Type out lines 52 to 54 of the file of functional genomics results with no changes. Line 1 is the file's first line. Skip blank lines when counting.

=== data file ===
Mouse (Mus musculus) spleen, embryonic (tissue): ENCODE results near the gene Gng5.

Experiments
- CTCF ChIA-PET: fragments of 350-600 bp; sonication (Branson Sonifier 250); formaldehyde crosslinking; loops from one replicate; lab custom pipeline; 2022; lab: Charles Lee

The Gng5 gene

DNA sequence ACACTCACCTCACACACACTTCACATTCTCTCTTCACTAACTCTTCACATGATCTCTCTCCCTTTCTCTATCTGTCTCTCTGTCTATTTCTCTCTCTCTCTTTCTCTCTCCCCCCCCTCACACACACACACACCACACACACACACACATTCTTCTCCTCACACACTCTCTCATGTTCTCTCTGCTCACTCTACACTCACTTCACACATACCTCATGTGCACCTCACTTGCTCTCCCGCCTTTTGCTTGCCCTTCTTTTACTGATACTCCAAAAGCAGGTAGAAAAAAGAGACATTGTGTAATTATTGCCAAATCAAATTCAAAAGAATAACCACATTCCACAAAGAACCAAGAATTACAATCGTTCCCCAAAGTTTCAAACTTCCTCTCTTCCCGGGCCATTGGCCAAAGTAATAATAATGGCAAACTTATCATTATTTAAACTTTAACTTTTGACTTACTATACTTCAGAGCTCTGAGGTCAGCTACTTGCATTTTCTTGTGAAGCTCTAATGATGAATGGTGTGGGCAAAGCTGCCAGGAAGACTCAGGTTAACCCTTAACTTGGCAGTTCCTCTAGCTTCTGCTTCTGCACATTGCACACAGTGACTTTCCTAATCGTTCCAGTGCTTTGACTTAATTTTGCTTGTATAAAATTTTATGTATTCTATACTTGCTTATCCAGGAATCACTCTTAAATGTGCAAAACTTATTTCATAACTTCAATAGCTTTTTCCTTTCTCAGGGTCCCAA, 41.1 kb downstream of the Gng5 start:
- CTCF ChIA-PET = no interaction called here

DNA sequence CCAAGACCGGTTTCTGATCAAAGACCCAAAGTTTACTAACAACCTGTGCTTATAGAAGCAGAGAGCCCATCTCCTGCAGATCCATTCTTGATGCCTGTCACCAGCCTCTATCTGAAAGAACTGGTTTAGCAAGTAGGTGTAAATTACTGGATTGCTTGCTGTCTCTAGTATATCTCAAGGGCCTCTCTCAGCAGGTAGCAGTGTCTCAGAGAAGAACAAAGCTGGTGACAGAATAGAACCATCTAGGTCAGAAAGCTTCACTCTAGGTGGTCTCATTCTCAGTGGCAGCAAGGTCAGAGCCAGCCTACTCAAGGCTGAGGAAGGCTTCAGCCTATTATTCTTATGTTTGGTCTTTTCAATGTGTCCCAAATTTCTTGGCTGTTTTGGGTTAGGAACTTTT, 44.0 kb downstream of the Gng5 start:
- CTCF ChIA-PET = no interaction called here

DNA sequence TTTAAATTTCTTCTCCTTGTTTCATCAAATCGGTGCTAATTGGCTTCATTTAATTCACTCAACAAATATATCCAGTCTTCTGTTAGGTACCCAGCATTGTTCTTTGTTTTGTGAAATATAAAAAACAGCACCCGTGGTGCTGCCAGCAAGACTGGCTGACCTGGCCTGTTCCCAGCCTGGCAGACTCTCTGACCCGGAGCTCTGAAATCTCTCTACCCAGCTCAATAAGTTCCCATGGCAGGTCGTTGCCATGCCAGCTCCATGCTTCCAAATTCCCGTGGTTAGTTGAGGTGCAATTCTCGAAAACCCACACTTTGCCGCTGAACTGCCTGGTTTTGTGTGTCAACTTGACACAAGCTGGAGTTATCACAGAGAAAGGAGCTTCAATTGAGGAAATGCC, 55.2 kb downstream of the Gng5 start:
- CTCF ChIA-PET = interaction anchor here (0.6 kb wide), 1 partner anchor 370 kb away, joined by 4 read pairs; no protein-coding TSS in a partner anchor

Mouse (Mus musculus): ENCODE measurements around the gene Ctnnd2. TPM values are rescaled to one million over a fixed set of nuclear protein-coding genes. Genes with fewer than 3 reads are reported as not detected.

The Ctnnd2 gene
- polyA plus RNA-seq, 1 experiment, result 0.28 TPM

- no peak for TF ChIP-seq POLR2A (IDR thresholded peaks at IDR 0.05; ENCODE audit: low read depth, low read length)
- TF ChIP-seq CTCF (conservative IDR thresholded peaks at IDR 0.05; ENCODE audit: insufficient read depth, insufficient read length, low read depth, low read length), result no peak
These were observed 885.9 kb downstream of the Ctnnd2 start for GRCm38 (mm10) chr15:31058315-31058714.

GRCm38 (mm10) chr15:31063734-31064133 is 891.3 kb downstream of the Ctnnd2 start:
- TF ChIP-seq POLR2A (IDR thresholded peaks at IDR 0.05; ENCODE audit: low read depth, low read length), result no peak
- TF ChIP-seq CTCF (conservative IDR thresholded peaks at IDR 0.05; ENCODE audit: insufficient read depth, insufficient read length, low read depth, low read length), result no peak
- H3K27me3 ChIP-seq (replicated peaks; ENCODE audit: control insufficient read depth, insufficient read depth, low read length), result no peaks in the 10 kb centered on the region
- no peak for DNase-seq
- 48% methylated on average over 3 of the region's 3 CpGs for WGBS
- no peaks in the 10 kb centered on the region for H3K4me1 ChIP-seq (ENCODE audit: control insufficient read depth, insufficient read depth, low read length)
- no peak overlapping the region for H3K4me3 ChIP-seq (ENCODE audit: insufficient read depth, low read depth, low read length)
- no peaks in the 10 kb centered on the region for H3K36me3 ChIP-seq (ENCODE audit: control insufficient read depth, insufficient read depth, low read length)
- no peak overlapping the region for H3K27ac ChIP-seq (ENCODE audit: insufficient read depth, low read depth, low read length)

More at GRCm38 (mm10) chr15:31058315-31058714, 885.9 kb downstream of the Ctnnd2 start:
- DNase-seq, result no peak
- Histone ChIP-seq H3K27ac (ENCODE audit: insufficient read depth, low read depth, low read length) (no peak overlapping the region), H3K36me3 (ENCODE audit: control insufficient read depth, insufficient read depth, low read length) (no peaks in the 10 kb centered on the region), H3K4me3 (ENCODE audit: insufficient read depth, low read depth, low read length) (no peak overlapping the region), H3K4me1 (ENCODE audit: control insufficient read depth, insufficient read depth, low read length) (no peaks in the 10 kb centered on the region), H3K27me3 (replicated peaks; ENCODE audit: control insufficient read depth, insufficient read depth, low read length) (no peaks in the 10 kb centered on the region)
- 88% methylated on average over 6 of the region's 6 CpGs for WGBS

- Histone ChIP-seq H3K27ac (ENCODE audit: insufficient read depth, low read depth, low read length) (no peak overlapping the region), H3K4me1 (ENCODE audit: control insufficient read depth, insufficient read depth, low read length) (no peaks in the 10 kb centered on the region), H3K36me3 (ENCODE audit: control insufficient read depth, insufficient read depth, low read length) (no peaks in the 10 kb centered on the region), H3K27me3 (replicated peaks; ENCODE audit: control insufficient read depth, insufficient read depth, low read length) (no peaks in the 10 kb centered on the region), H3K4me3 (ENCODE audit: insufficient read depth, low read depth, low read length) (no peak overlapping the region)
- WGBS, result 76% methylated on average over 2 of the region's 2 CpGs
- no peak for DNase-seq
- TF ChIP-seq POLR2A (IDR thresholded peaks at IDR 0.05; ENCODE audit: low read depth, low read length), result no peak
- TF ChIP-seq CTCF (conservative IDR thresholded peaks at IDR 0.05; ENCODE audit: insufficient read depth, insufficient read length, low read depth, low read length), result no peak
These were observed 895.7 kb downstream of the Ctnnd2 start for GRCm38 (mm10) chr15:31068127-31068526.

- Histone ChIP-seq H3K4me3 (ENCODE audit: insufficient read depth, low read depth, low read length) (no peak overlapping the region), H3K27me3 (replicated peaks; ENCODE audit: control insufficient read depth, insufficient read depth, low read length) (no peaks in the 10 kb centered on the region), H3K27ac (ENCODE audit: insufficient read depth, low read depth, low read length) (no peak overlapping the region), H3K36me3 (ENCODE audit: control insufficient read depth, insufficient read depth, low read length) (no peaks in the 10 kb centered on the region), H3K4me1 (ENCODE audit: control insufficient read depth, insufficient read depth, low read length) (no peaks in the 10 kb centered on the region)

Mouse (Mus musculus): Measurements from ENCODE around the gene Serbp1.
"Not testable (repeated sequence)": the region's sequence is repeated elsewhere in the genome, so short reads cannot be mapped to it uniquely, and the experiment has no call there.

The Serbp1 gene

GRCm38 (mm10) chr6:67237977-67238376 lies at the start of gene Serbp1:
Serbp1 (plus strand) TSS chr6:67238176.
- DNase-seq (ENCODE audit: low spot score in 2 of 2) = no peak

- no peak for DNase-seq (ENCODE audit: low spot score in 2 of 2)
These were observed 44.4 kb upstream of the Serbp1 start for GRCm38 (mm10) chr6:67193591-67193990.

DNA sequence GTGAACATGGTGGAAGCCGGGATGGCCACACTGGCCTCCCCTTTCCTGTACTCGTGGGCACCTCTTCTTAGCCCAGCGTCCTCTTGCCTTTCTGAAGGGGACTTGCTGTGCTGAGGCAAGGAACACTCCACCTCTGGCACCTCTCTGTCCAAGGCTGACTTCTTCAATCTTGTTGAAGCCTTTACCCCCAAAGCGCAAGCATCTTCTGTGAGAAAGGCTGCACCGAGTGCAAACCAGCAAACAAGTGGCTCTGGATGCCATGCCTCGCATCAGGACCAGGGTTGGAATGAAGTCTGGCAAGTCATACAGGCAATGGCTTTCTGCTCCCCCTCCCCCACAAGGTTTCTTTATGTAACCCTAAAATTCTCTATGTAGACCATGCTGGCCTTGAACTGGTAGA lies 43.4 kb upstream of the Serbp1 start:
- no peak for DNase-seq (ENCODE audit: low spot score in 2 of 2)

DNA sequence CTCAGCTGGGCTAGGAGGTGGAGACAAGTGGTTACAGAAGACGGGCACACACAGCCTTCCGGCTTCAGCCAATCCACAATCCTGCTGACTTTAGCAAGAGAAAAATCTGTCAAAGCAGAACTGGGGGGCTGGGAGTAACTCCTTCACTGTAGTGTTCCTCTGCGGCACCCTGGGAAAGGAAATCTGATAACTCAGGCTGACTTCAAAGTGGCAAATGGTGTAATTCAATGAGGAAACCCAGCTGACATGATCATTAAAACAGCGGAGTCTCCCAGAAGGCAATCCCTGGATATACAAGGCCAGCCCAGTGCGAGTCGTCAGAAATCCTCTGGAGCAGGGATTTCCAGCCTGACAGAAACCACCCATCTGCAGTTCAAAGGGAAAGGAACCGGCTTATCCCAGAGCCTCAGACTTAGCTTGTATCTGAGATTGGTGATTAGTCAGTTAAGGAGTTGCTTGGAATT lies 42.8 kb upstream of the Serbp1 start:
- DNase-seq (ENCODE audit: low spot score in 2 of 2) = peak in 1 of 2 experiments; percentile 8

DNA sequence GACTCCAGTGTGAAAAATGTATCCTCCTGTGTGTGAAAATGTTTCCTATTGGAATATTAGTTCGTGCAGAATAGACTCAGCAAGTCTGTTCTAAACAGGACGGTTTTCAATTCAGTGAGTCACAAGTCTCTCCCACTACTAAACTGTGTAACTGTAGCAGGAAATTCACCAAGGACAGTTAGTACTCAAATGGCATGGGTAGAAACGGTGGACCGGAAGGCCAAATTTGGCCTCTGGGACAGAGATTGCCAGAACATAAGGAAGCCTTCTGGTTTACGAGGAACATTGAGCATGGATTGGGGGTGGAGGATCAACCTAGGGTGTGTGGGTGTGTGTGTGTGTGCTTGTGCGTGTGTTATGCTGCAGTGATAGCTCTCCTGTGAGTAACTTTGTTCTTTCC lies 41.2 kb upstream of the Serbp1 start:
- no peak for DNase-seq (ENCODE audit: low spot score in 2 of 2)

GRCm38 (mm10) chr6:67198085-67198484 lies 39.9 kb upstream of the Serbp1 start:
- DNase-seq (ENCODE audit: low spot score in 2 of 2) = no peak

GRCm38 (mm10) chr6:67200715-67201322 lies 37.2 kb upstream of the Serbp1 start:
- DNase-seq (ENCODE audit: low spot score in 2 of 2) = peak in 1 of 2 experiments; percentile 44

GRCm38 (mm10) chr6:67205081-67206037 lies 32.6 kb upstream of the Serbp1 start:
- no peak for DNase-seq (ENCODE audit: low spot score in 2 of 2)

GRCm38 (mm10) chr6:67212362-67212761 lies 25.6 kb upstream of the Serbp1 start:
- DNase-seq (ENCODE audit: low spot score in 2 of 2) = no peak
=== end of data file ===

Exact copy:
GRCm38 (mm10) chr6:67198085-67198484 lies 39.9 kb upstream of the Serbp1 start:
- DNase-seq (ENCODE audit: low spot score in 2 of 2) = no peak

GRCm38 (mm10) chr6:67200715-67201322 lies 37.2 kb upstream of the Serbp1 start: